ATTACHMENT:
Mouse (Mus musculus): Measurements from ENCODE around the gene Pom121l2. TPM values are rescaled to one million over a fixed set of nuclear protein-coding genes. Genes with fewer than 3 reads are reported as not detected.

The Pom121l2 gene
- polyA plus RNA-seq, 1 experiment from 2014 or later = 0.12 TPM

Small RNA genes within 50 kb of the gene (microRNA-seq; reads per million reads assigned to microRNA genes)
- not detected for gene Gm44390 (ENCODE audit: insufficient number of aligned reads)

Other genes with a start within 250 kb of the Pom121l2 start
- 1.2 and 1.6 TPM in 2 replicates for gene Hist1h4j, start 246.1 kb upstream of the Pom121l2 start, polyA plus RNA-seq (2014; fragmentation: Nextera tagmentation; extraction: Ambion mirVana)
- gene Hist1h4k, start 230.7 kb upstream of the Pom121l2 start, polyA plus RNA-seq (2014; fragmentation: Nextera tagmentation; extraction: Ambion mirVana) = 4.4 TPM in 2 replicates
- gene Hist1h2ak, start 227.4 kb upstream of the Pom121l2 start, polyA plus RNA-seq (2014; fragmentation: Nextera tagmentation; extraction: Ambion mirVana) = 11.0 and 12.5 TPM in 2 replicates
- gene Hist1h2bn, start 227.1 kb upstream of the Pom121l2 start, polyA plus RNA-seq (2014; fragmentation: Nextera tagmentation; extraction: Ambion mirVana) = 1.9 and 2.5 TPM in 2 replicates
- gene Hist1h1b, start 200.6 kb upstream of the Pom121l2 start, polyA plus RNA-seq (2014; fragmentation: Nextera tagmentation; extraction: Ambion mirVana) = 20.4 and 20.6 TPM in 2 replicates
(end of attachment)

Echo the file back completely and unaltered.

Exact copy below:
Mouse (Mus musculus): Measurements from ENCODE around the gene Pom121l2. TPM values are rescaled to one million over a fixed set of nuclear protein-coding genes. Genes with fewer than 3 reads are reported as not detected.

The Pom121l2 gene
- polyA plus RNA-seq, 1 experiment from 2014 or later = 0.12 TPM

Small RNA genes within 50 kb of the gene (microRNA-seq; reads per million reads assigned to microRNA genes)
- not detected for gene Gm44390 (ENCODE audit: insufficient number of aligned reads)

Other genes with a start within 250 kb of the Pom121l2 start
- 1.2 and 1.6 TPM in 2 replicates for gene Hist1h4j, start 246.1 kb upstream of the Pom121l2 start, polyA plus RNA-seq (2014; fragmentation: Nextera tagmentation; extraction: Ambion mirVana)
- gene Hist1h4k, start 230.7 kb upstream of the Pom121l2 start, polyA plus RNA-seq (2014; fragmentation: Nextera tagmentation; extraction: Ambion mirVana) = 4.4 TPM in 2 replicates
- gene Hist1h2ak, start 227.4 kb upstream of the Pom121l2 start, polyA plus RNA-seq (2014; fragmentation: Nextera tagmentation; extraction: Ambion mirVana) = 11.0 and 12.5 TPM in 2 replicates
- gene Hist1h2bn, start 227.1 kb upstream of the Pom121l2 start, polyA plus RNA-seq (2014; fragmentation: Nextera tagmentation; extraction: Ambion mirVana) = 1.9 and 2.5 TPM in 2 replicates
- gene Hist1h1b, start 200.6 kb upstream of the Pom121l2 start, polyA plus RNA-seq (2014; fragmentation: Nextera tagmentation; extraction: Ambion mirVana) = 20.4 and 20.6 TPM in 2 replicates